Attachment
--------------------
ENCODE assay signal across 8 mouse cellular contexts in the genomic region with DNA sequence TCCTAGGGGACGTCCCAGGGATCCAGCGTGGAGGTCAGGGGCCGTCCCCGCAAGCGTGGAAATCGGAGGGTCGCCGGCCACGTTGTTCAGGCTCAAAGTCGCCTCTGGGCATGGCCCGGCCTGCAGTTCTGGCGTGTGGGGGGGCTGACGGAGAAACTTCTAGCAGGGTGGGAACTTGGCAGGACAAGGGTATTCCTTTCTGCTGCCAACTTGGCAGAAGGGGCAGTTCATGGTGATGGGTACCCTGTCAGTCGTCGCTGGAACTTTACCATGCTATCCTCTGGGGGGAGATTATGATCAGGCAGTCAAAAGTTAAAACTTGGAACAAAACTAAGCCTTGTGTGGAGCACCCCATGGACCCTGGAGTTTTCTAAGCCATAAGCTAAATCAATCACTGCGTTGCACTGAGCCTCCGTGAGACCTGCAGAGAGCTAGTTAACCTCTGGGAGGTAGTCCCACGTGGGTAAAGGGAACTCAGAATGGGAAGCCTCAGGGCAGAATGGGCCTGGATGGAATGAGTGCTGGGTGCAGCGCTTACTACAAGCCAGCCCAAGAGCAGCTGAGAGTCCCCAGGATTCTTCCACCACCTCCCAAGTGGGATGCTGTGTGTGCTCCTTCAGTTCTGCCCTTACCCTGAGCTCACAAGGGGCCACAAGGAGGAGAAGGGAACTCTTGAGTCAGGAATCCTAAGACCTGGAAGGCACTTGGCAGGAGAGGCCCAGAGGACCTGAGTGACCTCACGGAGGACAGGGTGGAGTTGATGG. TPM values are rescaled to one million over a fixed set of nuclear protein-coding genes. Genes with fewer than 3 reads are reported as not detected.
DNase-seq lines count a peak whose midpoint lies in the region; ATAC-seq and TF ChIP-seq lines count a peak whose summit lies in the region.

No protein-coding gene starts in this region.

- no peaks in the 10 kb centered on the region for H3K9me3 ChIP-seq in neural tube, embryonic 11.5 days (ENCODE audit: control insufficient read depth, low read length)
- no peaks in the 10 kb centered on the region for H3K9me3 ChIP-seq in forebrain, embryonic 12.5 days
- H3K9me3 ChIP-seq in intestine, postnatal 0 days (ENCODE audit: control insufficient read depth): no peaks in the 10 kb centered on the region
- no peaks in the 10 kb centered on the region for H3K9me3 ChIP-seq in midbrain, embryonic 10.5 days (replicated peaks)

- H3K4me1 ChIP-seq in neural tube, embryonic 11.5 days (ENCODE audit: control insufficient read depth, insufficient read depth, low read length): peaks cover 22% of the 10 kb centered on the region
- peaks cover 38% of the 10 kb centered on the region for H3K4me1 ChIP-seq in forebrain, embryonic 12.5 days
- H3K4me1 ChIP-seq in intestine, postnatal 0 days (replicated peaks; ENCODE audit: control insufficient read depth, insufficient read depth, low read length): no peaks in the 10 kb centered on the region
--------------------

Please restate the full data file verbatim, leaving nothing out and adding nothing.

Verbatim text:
ENCODE assay signal across 8 mouse cellular contexts in the genomic region with DNA sequence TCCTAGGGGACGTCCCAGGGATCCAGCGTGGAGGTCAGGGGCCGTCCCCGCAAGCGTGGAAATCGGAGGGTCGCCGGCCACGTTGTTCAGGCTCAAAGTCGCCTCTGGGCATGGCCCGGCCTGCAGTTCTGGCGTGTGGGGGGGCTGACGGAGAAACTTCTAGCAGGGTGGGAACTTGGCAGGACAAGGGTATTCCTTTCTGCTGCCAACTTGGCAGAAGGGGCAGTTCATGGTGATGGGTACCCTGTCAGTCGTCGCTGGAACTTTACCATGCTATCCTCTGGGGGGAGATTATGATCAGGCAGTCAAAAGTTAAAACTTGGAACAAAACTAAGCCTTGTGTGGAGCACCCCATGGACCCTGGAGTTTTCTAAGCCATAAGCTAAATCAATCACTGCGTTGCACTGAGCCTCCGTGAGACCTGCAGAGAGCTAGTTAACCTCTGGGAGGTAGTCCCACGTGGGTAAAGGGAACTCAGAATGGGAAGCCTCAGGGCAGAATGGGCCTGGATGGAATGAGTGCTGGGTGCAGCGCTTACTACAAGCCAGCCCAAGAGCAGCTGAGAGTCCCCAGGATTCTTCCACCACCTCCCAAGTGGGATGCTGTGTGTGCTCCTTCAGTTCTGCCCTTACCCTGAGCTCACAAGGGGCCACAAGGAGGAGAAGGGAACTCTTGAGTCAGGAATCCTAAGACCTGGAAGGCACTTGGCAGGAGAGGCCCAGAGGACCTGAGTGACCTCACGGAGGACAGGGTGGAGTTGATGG. TPM values are rescaled to one million over a fixed set of nuclear protein-coding genes. Genes with fewer than 3 reads are reported as not detected.
DNase-seq lines count a peak whose midpoint lies in the region; ATAC-seq and TF ChIP-seq lines count a peak whose summit lies in the region.

No protein-coding gene starts in this region.

- no peaks in the 10 kb centered on the region for H3K9me3 ChIP-seq in neural tube, embryonic 11.5 days (ENCODE audit: control insufficient read depth, low read length)
- no peaks in the 10 kb centered on the region for H3K9me3 ChIP-seq in forebrain, embryonic 12.5 days
- H3K9me3 ChIP-seq in intestine, postnatal 0 days (ENCODE audit: control insufficient read depth): no peaks in the 10 kb centered on the region
- no peaks in the 10 kb centered on the region for H3K9me3 ChIP-seq in midbrain, embryonic 10.5 days (replicated peaks)

- H3K4me1 ChIP-seq in neural tube, embryonic 11.5 days (ENCODE audit: control insufficient read depth, insufficient read depth, low read length): peaks cover 22% of the 10 kb centered on the region
- peaks cover 38% of the 10 kb centered on the region for H3K4me1 ChIP-seq in forebrain, embryonic 12.5 days
- H3K4me1 ChIP-seq in intestine, postnatal 0 days (replicated peaks; ENCODE audit: control insufficient read depth, insufficient read depth, low read length): no peaks in the 10 kb centered on the region